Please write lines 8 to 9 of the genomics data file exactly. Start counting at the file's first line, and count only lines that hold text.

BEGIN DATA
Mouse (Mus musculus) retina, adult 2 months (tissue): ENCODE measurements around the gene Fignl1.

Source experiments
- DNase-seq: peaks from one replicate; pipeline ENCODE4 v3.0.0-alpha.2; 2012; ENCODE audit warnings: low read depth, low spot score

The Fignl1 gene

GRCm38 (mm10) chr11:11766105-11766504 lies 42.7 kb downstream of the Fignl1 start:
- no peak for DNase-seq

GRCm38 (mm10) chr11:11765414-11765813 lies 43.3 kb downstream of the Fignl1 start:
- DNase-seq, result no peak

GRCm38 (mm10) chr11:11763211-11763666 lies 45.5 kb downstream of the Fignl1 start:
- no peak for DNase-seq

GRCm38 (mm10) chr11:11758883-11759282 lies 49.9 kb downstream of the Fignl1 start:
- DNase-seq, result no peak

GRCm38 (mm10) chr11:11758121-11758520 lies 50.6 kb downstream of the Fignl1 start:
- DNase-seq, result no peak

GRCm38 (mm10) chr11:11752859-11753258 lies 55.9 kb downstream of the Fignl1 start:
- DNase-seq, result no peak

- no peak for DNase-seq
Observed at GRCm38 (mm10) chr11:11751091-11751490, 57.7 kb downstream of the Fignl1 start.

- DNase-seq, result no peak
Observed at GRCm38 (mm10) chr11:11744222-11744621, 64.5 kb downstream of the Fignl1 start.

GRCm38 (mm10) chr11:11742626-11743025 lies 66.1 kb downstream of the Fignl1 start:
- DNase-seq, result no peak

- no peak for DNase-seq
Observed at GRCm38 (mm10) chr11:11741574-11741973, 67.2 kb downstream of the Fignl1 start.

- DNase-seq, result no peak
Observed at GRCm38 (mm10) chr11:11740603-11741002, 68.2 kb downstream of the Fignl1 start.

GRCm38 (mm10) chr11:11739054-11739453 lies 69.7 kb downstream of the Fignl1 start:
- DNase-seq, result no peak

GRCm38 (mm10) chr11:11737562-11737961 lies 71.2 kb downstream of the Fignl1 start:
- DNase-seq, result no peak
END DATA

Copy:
- DNase-seq, result no peak

GRCm38 (mm10) chr11:11763211-11763666 lies 45.5 kb downstream of the Fignl1 start: